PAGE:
Gestational diabetes is a condition in which pregnant women who have never had diabetes before have high blood sugar levels during pregnancy. The US Centers for Disease Control and Prevention figures reveal that it is detected in 9.2% of pregnancies, and if untreated, it can affect the baby and the mother.
A new study has revealed that mothers who develop diabetes during the first 26 weeks of pregnancy may have a higher risk of having a baby who will develop autism. While mothers who developed gestational diabetes after the 26th week of pregnancy did not have any such higher risk of developing autism.
Lead author Anny Xiang of the medical consortium Kaiser Permanente Southern California said, "Future research should focus on determining whether early diagnosis and treatment of diabetes during pregnancy can reduce the risk of autism."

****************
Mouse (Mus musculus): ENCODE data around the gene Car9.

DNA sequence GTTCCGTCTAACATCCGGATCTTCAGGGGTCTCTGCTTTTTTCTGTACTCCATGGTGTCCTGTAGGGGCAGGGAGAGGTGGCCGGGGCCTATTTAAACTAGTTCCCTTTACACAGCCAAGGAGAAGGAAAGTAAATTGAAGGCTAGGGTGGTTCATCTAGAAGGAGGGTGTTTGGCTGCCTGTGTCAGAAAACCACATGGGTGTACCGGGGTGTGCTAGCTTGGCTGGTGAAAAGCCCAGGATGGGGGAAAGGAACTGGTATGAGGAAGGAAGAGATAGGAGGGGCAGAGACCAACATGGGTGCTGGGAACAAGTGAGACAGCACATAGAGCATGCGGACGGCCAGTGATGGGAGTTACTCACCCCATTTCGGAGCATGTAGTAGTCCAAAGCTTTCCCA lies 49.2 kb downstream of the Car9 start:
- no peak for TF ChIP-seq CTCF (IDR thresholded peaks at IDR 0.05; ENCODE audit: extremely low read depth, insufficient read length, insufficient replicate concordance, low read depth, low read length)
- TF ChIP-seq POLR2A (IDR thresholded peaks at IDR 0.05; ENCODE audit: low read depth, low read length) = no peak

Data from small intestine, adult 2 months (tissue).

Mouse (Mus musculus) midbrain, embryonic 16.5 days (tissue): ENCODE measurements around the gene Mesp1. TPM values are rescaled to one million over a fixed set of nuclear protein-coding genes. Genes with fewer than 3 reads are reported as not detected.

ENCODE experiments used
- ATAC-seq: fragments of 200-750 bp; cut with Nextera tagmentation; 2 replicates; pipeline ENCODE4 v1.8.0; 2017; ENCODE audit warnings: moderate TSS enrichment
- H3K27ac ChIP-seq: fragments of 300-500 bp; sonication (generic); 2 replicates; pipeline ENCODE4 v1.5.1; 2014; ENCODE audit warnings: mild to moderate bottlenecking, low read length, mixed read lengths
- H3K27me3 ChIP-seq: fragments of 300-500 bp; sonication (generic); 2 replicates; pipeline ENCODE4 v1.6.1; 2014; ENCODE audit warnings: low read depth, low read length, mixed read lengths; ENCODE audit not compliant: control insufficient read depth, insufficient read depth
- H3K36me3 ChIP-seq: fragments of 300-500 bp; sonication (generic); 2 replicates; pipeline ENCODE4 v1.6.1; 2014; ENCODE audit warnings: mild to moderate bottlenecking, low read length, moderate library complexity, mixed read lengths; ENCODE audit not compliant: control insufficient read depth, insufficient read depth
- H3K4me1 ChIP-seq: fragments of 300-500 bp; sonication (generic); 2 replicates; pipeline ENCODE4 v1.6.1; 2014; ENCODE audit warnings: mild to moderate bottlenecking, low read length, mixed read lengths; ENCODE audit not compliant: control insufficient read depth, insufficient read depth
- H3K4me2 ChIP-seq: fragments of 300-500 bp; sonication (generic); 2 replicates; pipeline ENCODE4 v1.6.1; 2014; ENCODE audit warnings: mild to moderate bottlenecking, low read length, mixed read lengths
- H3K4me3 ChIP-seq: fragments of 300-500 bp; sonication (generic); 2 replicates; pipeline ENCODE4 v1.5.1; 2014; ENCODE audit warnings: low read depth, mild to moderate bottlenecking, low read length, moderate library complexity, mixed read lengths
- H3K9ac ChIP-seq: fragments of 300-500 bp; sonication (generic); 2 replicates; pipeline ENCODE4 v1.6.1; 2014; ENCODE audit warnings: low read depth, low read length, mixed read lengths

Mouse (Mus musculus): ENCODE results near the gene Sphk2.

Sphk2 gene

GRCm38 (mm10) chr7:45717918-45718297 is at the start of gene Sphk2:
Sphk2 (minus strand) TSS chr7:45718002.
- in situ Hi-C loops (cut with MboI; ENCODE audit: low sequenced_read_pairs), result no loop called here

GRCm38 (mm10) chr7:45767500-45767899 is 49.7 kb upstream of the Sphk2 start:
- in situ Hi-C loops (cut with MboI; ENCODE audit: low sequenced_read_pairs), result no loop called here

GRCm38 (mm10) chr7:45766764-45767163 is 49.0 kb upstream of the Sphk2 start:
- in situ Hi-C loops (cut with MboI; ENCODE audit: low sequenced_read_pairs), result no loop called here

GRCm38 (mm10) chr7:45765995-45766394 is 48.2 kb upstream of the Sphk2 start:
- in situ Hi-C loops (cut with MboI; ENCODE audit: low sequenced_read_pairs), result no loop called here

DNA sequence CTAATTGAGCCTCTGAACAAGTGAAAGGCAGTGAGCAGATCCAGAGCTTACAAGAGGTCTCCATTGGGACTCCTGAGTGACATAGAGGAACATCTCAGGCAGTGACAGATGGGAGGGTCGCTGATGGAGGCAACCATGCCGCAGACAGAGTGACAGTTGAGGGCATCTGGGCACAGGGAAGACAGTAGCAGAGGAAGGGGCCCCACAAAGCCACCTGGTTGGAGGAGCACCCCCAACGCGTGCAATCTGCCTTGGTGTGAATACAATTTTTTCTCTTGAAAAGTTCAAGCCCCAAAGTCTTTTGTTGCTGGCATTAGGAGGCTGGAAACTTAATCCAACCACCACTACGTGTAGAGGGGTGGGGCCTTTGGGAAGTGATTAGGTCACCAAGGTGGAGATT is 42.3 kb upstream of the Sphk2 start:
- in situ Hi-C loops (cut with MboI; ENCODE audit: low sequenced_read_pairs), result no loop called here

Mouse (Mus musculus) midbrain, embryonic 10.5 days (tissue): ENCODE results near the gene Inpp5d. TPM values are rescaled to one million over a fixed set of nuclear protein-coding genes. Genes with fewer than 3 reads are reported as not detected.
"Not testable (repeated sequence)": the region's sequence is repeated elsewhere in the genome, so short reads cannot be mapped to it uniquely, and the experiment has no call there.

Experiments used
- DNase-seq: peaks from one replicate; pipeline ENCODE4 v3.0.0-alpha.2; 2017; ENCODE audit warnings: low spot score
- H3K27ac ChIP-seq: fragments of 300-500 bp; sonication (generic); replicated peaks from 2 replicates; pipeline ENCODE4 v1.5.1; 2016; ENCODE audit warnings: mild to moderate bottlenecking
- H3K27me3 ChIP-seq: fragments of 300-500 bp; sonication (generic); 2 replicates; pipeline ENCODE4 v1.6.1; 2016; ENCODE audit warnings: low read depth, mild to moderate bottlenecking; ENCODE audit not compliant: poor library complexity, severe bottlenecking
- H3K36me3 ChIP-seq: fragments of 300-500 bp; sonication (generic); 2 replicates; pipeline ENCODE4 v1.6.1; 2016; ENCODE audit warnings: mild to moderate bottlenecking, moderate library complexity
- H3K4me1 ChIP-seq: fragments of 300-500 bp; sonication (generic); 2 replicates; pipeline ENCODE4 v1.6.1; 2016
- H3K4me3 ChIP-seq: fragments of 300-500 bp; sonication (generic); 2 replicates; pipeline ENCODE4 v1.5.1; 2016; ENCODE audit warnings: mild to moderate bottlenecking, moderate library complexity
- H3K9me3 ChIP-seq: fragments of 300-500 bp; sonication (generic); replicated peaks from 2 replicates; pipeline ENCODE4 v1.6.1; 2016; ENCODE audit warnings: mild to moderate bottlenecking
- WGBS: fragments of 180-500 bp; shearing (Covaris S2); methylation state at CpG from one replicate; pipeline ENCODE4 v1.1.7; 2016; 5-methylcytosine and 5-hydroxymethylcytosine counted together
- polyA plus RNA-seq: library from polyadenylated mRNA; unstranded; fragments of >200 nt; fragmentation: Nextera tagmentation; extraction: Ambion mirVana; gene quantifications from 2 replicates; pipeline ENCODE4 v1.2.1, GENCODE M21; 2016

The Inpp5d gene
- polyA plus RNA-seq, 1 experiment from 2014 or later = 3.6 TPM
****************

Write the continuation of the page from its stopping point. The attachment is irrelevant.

Researchers analyzed the medical records of 322,000 children born at Kaiser Permanente Southern California's medical centers between January 1995 and December 2009. They found that if the fetus was exposed to gestational diabetes before reaching the 26th week of gestation, the chances of the child developing autism increased by 42%.
However, the authors noted that their project was an observational study, meaning that it reveals a correlation rather than describing a cause-effect relationship. Co-author Edward Curry said, "Our study also suggests that early tests for autism should be standard for children born to women whose gestational diabetes was detected before 26 weeks of pregnancy."
The study is published in the American Medical Association's JAMA Internal Medicine